Legally, what is considered porn or not porn differs by country. I once turned on a Japanese TV during prime time (while kids are awake) and found myself looking at a topless woman in a live-action TV drama series. In manga and anime, non-pornographic depictions of nudity should not include the details of female nipples or any genitalia (and they usually do not include any body hair), so the bodies look Barbie doll-ish or the genital area is censored with a white spot (nothing is drawn there).

Not all nudity in manga and anime is considered sensual or sexual. Just as the Japanese public baths (onsen and sento) do not innately bear any association of nudity with sex among the general population, nudity can be included in illustrations that are not intending to have any sexual connotations. Historically, the Japanese were surprised by the foreigners who arrived on their shores and balked at the public baths, since the Japanese didn't view them as related to sexual interest. In fact, nudity can in some contexts connote purity, as in the final episode of Bishoujo Senshi Sailor Moon, in which the protagonist fights her final battle in the nude, her pure heart able to

reach and connect to the villain's and set her free from being possessed by evil.

Neither the villain, nor any of the onlooking supporting characters, particularly pay attention to her nudity during and after the battle; even when she is subsequently hugged by her boyfriend, there is no sensuality present in the depiction.

  • 1
    Though even with the discouragement of PDA, why would anime designed for private consumption, as you mention, not include sex even where it would make sense? Commented Jun 7, 2015 at 2:36
  • Additionally, most of what I refer to (ecchi) is clearly sexual in nature. Commented Jun 7, 2015 at 3:30
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    @JustinOlbrantz What seijitsu is basically saying (assuming I understood the answer correctly) is that the ecchi part is for titillating the viewer, but the lack of explicit sex is a reflection of reality. Essentially, the character being a virgin helps the viewer put him- or herself in the character's shoes, while experiencing a fantasy of being in a sexual situation.
    – Torisuda
    Commented Jun 7, 2015 at 3:55
  • @Torisuda, excellent answer! Justin Olbrantz, I've added a paragraph to hopefully explain more carefully.
    – seijitsu
    Commented Jun 7, 2015 at 4:08
  • I suppose that is rather Japanese - working hard to make the main character's life resemble the viewers'. Like the dating sims and old-style JRPGs. Commented Jun 7, 2015 at 4:27

I think that this is not really that anime-specific, It can be seen in lots of American shows also. I can't say that I see much of a difference myself, perhaps there are particular genres (either american or japanese) that do, but for the most part I think it's about equal. Perhaps barring more recent shows as I believe american TV has become more open about sex.

In the context of a story, usually traits are added if they're essential to the plot. Because of this, we usually have two polar opposites - Pure Virgin & Promiscuous. Some stories need some conflict with exes, and there's usually an episode of intimacy included here - just like with American TV. Most of the time however, one's experience isn't really mentioned and it's assumed by the viewer that they are virgins from their appearance/demeanour.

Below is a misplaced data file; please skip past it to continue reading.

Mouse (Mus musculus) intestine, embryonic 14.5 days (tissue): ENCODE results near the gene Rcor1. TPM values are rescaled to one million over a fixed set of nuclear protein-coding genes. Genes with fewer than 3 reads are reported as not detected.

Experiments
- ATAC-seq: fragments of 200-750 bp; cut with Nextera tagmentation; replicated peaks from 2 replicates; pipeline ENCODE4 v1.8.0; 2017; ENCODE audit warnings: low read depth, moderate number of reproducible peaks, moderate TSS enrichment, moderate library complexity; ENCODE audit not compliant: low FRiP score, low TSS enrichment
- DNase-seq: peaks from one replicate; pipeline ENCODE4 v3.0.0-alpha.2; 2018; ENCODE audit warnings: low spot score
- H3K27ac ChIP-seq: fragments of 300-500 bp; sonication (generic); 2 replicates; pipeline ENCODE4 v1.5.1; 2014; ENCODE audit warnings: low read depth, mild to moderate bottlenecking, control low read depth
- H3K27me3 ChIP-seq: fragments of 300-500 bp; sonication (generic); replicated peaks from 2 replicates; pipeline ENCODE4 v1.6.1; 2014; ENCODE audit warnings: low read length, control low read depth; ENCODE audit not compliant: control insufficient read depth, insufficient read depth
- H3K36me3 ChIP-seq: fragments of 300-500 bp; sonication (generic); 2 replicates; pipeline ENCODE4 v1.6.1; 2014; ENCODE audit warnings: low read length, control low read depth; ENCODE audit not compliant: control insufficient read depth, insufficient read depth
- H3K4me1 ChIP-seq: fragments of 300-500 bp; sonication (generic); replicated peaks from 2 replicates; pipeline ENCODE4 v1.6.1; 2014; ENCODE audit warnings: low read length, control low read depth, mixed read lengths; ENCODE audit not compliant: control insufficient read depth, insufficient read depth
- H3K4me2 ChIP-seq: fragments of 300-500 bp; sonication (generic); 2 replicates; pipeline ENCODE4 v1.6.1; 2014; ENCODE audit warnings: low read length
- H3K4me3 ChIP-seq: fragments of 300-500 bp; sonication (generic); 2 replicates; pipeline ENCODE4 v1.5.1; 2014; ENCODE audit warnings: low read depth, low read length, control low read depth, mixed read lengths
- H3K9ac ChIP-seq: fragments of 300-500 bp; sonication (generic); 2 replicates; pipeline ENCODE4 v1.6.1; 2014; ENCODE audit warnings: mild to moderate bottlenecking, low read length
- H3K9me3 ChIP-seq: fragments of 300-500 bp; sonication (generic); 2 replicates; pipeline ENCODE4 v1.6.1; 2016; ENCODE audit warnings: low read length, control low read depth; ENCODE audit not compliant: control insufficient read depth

In ecchi shows, being a virgin is often an appeal point - viewers like innocent females moreso than promiscuous ones. This is seen in Western culture too - see Slut-Shaming and the porn industry's value on virginity videos. For an example in Eastern culture, see the many idol groups who prohibit relationships in order to keep their appeal to their fans.

Another point to mention is that anime generally has a younger cast than western shows. Many western shows are based around an adult cast at work, wheras the majority of anime shows are focused on school-life. Obviously adult characters would have had more time to experience intimate relationships than school characters (especially as they could be in single-sex schools)

Along with a school setting, comes teenage angst, fluctuating hormones and an increased interest in the opposite sex. Because of this, a common character is one who has found their first love / wants to experiment with the opposite sex. This is a theme that resonates strongly with the male teenage target audience which is an important majority of anime fans.

That being said, my exposure to American shows is limited. But coming from a background with much exposure to British media - I think it's not too indifferent from the shows here. Maybe it's America who are the odd ones out?

  • Torisuda did have a point: America is extremely prudish in regards to nudity, given that TV can get away with at least fragments of sex scenes. I have to wonder whether the latter is a matter of working around the censors, as opposed to the more formal former prohibition. Interestingly, while I don't know much in that regard, I have heard of British culture being very prudish. Commented Jun 7, 2015 at 6:50
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    But as far as slut-shaming, many of the girls in ecchi series (the ones that pursue to protagonist in a sexually-aggressive way) would be classified as sluts in America even though they're virgins. Commented Jun 7, 2015 at 6:51
  • I dunno about overall prudishness in american tv - I've seen some Game of Thrones and Spartacus and everything is flopping around. Commented Jun 7, 2015 at 7:14
  • Those are the exceptions that prove the rule, really :P I haven't seen Spartacus but GoT is by FAR the American show with the most sex and nudity I've ever seen. It's actually been criticized by the more traditional people in America for its gratuitous sex and violence. Commented Jun 7, 2015 at 7:28
  • You might say GoT is the American live-action equivalent of an ecchi adventure anime. Commented Jun 7, 2015 at 7:34